On the trial ballot, Kiolbassa polled forty-three votes, Jedrzejek forty-two, Father Kroll thirty-eight, Bielinski twenty-six, and Krolik one. On the final ballot, Kiolbassa polled seventy-two votes, Jedrzejek forty-seven, and Father Kroll forty-two. Besides these, one vote was cast for Bielinski and one for Grabarski. The president's announcement that Peter Kiolbassa had been elected chairman of the convention was greeted with repeated applause. The chairman took his place on the platform.

    Mr. Kiolbassa thanked the convention for the honor it had conferred upon him. "I regard it an honor," he said, "since it is always an honor to preside over a gathering of honest men. We may not be highly educated, but we are an honest people; of this we are proud." The speaker further expressed the hope that debates would be conducted in true Christian spirit, for, "the eyes of 7our countrymen are upon us," he said. He declared that all personal matters should be put aside and that each speaker should respect the other, not shouting out of turn when things went contrary to his wishes. After twenty years as a member and officer of the Polish Roman Catholic Union, the speaker said that he knows well the virtues and faults of delegates to the Union's conventions. He said that he will be just and entirely impartial, but that he will not permit mutual interference among the delegates. Since it represents a nation, the convention is of significance before the eyes of the world. Once more thanking the convention for the honor conferred upon him, the chairman asked the convention's desire.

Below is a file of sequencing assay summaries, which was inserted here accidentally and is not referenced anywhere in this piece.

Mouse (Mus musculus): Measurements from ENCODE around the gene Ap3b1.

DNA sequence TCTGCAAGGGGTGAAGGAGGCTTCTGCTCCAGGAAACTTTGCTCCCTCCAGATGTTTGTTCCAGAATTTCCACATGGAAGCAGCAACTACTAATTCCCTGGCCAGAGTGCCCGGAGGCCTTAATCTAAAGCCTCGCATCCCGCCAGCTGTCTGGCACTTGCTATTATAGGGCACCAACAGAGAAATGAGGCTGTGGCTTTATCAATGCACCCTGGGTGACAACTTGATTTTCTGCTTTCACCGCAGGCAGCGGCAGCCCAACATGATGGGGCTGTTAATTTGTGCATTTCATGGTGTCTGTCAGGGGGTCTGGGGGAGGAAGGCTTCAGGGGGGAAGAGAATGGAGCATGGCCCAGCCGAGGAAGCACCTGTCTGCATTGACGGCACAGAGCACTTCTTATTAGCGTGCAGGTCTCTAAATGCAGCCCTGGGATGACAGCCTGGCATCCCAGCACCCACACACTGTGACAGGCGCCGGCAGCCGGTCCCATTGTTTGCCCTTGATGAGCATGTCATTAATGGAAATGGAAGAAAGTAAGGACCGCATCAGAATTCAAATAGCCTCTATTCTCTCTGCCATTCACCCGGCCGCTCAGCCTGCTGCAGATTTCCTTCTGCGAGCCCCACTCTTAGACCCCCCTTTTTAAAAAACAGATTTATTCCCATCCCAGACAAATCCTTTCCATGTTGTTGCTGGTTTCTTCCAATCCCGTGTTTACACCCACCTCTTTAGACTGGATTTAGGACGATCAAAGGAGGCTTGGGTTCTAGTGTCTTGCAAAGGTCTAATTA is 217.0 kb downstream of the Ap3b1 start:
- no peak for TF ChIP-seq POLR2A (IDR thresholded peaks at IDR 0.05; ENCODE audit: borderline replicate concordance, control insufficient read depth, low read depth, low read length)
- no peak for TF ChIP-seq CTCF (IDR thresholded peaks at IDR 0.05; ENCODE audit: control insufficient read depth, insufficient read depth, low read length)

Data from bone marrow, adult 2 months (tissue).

J. Kromka, president of the Union, spoke again. He said that after serving as president for a year, he was entrusting the care of the Union to the hands of God and to its representatives, wishing it God's blessings and continued expansion. Surrendering the gavel to the chairman, he called upon the convention to respect it and to work in harmony and unity. Upon the chairman's 8request, the delegates rose from their seats in acknowledgement of the president's services.

    On a motion by Delegate Tomasik, the chairman named B. Klarkowski secretary of the convention, and Jacob Mucha sergeant at arms. Following this, he announced that next in the order of business was the reading of the annual report by the secretary. Since the hour was already very late, however, numerous voices were raised in motions for adjournment. There were still a few important formalities to be observed. The chairman read two telegrams from well-wishers, one from Milwaukee and one from Detroit.

    Several committees were yet to be named. The chairman appointed an auditing committee of five, and a program committee of three.

    Delegate K. Bielinski made a motion that a telegram be sent to the Pope, 9asking his blessing. The chairman directed the priests to appoint a committee among themselves to compose the telegram.

    After inviting the delegates to the evening performance of "Children of Israel," to be performed especially for their entertainment, the chairman adjourned the meeting until the following day.

    The Evening's Performance

    In the evening, the same hall was filled to capacity--even the galleries were crowded--to witness a truly splendid performance of Szczesny Zahajkiewicz's drama, "Children of Israel".

    The performance was an unusually successful one. Evidently the players exerted their best efforts before so numerous an audience, among whom were visitors from all over the United States and even from Europe. The direction of the play, 10under the author himself, was meticulous down to the finest details, and it was the general opinion of the audience that it would be difficult to find a play equaling it on the Polish-American amateur stage.